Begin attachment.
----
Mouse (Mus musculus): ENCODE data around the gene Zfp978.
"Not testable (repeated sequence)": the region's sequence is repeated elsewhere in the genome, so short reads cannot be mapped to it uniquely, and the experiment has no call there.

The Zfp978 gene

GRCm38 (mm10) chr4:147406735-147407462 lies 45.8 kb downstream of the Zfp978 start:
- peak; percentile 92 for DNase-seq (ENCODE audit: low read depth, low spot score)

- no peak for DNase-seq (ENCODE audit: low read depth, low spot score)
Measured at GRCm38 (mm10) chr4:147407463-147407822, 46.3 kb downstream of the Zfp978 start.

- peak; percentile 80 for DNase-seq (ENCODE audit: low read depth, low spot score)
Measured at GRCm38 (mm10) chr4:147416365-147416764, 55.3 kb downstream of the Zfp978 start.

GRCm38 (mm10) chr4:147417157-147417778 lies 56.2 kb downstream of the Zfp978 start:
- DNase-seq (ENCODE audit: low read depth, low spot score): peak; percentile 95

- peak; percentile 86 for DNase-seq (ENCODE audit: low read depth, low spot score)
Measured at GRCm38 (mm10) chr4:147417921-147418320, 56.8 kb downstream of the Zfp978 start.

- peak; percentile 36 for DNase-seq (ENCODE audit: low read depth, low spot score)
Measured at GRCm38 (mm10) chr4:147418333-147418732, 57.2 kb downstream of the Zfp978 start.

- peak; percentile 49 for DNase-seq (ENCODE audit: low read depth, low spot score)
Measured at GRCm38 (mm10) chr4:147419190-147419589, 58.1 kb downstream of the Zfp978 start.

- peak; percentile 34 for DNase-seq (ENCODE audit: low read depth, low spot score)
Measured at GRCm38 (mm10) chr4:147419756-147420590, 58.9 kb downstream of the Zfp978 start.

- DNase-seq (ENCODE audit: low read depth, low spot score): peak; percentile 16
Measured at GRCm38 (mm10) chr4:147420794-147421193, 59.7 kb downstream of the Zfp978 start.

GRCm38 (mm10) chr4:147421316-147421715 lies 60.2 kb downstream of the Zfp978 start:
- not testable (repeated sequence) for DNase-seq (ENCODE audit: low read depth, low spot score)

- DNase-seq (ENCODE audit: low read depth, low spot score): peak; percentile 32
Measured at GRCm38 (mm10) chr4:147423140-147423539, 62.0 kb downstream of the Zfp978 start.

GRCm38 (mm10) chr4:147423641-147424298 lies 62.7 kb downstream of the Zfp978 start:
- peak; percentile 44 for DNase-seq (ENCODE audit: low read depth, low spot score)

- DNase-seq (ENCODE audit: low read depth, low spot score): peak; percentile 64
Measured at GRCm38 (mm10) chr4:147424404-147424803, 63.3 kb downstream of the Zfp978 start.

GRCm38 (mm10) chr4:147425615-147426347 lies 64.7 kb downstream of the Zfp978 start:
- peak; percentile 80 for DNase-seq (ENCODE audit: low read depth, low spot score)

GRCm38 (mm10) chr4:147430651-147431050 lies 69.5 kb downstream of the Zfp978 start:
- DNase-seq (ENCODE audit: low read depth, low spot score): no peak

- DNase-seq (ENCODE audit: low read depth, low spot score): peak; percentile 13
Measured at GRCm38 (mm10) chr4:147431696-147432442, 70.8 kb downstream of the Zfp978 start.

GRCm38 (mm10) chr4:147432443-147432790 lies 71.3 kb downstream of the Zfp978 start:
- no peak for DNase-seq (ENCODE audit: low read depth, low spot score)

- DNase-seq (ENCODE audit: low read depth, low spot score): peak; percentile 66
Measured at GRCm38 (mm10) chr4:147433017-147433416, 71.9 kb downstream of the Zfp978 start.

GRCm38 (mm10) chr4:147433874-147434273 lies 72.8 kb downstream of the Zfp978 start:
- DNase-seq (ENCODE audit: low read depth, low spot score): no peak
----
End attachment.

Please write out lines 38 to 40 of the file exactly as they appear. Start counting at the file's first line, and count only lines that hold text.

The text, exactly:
- DNase-seq (ENCODE audit: low read depth, low spot score): peak; percentile 66
Measured at GRCm38 (mm10) chr4:147433017-147433416, 71.9 kb downstream of the Zfp978 start.

GRCm38 (mm10) chr4:147433874-147434273 lies 72.8 kb downstream of the Zfp978 start: